Advertisement

Neuronal Differentiation of PC12 Cells in the Absence of Extracellular Matrix Adhesion Induces Apoptosis

  • Herbert W. Harris
Part of the GWUMC Department of Biochemistry and Molecular Biology Annual Spring Symposia book series (GWUN)

Abstract

In recent years, evidence has accumulated implicating programmed cell death as a major mechanism underlying neurodegenerative processes. Programmed cell death has been described in a wide range of cell types in response to diverse factors including steroids, cytokines, ionizing radiation, virus infection, and many other agents1. It is an active process that is often dependent on RNA and protein synthesis and probably involves a number of complex pathways that ultimately result in endonuclease activation, DNA fragmentation, and cell death. Programmed cell death may be distinguished form “accidental” cell death that results from hypoxia, trauma, or toxic agents, although all of these processes may involve common pathways2. In the brain, programmed cell death has been well established as a part of normal development3, following excitotoxic death of targets of innervation4, and as a consequence of amyloid toxicity5,6. These findings suggest that programmed cell death may be a central common pathway in numerous neurodenegerative processes including Alzheimer’s disease. This concept is supported by observations that neurons are strictly dependent on growth factors to prevent programmed cell death and promote survival7 and by evidence that growth factor response mechanisms are attenuated in aging8.

Keywords

PC12 Cell Nerve Growth Factor Programme Cell Death Focal Adhesion Kinase Matrix Adhesion 
These keywords were added by machine and not by the authors. This process is experimental and the keywords may be updated as the learning algorithm improves.

Preview

Unable to display preview. Download preview PDF.

Unable to display preview. Download preview PDF.

References

  1. 1.
    L. Fesus, Biochemical Events in Naturally Occurring Forms of Cell Death. FEBS. 328:1 (1993).CrossRefGoogle Scholar
  2. 2.
    R.A. Schwartzman and J.A. Cidlowski, Apoptosis: the biochemistry and molecular biology of programmed cell death. Endocr Rev. 14:133 (1993).PubMedGoogle Scholar
  3. 3.
    K.A. Wood, B. Dipasquale, and R.J. Youle, In situ labeling of granule cells for apoptosis-associated DNA fragmentation reveals different mechanisms of cell loss in developing cerebellum. Neuron. 11:621 (1993).PubMedCrossRefGoogle Scholar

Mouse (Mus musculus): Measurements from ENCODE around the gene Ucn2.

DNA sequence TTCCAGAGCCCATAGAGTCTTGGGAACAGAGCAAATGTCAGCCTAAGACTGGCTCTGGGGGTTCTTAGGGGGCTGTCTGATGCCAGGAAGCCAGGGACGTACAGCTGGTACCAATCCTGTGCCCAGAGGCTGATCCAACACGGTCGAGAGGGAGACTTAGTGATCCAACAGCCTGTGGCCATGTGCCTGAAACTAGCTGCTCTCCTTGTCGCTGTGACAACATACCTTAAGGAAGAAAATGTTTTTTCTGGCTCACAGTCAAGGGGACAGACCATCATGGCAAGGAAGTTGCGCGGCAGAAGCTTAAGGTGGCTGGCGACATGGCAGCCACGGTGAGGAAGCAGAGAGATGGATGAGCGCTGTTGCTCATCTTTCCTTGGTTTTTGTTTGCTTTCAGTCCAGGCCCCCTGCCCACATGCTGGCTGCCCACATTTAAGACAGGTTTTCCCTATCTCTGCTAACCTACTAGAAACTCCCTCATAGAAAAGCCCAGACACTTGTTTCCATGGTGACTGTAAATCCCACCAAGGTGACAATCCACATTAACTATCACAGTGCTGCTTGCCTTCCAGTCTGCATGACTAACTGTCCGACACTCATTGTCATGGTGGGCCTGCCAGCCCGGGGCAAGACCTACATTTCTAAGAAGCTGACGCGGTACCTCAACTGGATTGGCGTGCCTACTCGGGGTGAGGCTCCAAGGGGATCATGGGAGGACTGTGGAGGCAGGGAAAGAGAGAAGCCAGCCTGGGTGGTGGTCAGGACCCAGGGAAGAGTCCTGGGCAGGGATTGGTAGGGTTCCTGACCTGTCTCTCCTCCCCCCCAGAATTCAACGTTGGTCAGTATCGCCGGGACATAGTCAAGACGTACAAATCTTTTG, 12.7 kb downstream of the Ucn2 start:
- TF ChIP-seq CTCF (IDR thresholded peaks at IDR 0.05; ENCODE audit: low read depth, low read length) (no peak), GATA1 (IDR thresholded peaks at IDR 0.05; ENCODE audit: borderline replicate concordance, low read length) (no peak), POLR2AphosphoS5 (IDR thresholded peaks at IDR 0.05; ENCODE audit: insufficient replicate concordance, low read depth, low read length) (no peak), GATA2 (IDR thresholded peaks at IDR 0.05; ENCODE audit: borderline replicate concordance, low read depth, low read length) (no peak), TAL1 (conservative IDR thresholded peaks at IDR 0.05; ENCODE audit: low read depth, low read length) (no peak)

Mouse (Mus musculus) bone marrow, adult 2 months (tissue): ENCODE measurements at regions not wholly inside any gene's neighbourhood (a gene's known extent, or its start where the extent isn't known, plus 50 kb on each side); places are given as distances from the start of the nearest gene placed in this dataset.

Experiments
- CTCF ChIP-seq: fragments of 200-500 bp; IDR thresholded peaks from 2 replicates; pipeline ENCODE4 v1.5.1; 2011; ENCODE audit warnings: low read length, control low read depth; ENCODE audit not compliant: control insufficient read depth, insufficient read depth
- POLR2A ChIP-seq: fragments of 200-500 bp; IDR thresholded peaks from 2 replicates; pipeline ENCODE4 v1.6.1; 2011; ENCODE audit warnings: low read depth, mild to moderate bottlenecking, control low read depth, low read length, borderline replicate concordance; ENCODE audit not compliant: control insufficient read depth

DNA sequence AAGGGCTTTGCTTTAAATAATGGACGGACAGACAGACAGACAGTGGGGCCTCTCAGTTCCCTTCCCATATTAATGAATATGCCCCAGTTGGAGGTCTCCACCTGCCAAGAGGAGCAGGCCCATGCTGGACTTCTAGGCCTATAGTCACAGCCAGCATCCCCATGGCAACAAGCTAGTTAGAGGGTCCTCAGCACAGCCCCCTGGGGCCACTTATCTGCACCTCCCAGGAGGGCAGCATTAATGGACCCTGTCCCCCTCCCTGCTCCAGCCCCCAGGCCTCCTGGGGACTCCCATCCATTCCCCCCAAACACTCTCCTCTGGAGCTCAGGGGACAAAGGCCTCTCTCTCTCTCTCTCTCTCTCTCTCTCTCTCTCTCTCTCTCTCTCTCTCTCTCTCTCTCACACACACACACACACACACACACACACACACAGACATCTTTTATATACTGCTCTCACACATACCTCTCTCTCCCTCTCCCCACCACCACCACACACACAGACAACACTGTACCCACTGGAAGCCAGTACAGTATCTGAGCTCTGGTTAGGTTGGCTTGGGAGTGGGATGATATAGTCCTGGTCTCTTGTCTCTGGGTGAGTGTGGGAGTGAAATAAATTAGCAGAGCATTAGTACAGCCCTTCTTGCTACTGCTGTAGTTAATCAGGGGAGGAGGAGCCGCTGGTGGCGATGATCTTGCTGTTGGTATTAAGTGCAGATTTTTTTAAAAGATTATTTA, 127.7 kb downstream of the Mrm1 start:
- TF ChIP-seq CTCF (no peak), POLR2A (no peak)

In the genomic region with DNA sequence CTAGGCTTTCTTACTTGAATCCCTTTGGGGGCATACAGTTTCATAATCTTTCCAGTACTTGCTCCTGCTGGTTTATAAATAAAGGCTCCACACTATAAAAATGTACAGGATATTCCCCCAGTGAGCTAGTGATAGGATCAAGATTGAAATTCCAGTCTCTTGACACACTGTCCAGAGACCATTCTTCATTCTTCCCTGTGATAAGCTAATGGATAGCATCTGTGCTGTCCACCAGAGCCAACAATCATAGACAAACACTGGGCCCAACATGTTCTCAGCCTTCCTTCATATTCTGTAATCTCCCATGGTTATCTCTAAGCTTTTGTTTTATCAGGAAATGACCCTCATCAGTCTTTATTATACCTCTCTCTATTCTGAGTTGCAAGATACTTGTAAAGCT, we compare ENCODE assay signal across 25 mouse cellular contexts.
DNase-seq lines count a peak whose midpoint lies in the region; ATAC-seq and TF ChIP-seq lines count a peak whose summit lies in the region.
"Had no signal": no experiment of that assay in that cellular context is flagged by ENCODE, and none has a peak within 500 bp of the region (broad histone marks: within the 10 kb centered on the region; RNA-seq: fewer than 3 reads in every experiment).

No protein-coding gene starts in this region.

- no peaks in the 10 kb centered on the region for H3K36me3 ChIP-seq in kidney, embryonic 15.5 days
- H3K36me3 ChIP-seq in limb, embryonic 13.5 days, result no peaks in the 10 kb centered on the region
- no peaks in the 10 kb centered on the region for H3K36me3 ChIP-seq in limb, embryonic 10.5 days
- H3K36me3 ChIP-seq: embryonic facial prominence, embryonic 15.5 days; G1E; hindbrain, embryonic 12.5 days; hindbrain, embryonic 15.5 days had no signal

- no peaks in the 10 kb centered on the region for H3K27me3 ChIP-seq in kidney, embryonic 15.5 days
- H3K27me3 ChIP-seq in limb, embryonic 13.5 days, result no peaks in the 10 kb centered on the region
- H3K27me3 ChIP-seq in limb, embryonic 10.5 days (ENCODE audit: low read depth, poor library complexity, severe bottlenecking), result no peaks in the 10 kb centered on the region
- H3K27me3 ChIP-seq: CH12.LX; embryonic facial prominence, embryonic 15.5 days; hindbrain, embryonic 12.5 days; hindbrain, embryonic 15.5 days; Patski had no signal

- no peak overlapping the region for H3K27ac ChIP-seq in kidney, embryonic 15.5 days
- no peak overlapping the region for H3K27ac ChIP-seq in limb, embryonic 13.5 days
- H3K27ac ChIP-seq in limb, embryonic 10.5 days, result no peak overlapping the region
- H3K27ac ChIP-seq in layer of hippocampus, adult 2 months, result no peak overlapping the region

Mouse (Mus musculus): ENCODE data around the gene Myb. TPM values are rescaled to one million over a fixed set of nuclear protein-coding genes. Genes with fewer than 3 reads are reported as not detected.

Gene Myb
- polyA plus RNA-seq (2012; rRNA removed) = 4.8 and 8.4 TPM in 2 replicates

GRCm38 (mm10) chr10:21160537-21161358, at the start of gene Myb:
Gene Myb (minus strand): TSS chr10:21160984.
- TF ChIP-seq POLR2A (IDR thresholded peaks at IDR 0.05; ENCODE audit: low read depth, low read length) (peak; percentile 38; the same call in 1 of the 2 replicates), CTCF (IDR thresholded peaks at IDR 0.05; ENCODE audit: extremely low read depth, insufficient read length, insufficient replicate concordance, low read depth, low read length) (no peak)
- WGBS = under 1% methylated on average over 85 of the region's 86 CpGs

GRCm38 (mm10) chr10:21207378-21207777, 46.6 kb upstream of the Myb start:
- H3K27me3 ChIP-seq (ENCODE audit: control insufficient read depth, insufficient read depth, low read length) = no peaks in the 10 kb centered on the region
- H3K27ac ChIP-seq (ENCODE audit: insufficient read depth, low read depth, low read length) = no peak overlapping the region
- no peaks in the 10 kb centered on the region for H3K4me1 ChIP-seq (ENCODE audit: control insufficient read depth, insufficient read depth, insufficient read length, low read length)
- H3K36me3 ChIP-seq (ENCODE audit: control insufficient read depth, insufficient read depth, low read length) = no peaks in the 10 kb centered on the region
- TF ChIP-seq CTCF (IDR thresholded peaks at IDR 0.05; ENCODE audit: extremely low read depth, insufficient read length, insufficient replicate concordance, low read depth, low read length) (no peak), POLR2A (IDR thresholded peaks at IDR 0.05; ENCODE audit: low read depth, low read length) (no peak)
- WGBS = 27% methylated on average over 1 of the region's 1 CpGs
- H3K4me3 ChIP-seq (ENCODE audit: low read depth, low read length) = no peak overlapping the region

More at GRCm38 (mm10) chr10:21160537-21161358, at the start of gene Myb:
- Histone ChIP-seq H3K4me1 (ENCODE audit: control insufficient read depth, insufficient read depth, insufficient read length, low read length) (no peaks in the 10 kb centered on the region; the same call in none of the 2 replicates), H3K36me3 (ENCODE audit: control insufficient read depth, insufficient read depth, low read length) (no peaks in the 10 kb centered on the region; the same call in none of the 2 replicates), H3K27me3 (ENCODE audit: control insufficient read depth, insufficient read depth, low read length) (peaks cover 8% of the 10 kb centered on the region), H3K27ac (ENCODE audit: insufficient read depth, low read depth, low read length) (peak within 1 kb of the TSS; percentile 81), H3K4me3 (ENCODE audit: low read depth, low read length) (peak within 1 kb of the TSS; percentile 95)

4. 4.
    A. Macaya, F. Munell, R.M. Gubits, and R.E. Burke, Apoptosis in substantia nigra following developmental striatal excitotoxic injury. Proc Natl Acad Sci USA. 91: 8117 (1994).PubMedCrossRefGoogle Scholar
  5. 5.
    D.T. Loo, A. Copani, C.J. Pike, E.R. Whittemore A.J. Walencewicz and C.W. Cotman, Apoptosis is induced by beta-amyloid in cultured central nervous system neurons. Proc Natl Acad Sci USA. 90: 7951 (1993).PubMedCrossRefGoogle Scholar
  6. 6.
    G. Forloni, Beta-Amyloid neurotoxicity. Funct Neurol. 8: 211 (1993).PubMedGoogle Scholar
  7. 7.
    M.C. Raff, B.A. Barres, J.F. Burne, H.S. Coles, Y. Ishizaki, and M.D. Jacobson, Programmed cell death and the control of cell survival: lessons from the nervous system, Science. 262: 695 (1993).PubMedCrossRefGoogle Scholar
  8. 8.
    L. Olson, NGF and the treatment of Alzheimer’s disease, Exp Neurol. 124: 5 (1993).PubMedCrossRefGoogle Scholar
  9. 9.
    E. Ruoslahti, and J.C. Reed, Anchorage dependence, integrins, and apoptosis, Cell. 77: 477 (1994).PubMedCrossRefGoogle Scholar
  10. 10.
    J.J. Meredith, B. Fazeli, and M.A. Schwartz, M.A. Schwertz The extracellular matrix as a cell survival factor, Mol Biol Cell. 4: 953 (1993).PubMedGoogle Scholar
  11. 11.
    F. Re, A. Zanetti, M. Sironi, N. Polentarutti, L. Lanfrancone, E. Dejana, and F. Colotta, Inhibition of anchorage-dependent cell spreading triggers apoptosis in cultured human endothelial cells, J Cell Biol. 127: 537 (1994).PubMedCrossRefGoogle Scholar
  12. 12.
    S.M. Frisch, and H. Francis, Disruption of epithelial cell-matrix interactions induces apoptosis. J Cell Biol. 124: 619 (1994).PubMedCrossRefGoogle Scholar
  13. 13.
    N. Boudreau, C.J. Sympson, Z. Werb, and MJ. Bissell, Suppression of ICE and apoptosis in mammary epithelial cells by extracellular matrix. Science. 267: 891 (1995).PubMedCrossRefGoogle Scholar
  14. 14.
    IT. Parsons, M.D. Schaller, J. Hildebrand, T.H. Leu, A. Richardson, and C. Otey, Focal adhesion kinase: structure and signalling. J Cell Sci Suppl, 18:109 (1994).PubMedCrossRefGoogle Scholar
  15. 15.
    E.A. Clark, and J.S. Brugge, Integrins and signal transduction pathways: the road taken, Science. 268: 233 (1995).PubMedCrossRefGoogle Scholar
  16. 16.
    Q. Chen, M.S. Kinch, T.S. Lin, K. Burridge, and L. Juliano, Integrin-mediated cell. adhesion activates mitogen-activated kinases. J. Biol. Chem. 269: 26602 (1994).PubMedGoogle Scholar
  17. 17.
    E. Ruoslahti, Y Yamaguchi, A. Hildebrand, and W.A. Border, Extracellular matrix/growth factor interactions, Cold Spring Harbor Symp. Quant.Biol. 57:309 (1992).PubMedCrossRefGoogle Scholar

Copyright information

© Springer Science+Business Media New York 1996

Authors and Affiliations

  • Herbert W. Harris
    • 1
  1. 1.Laboratory of NeurosciencesNational Institute on Aging, National Institutes of HealthBethesdaUSA

Personalised recommendations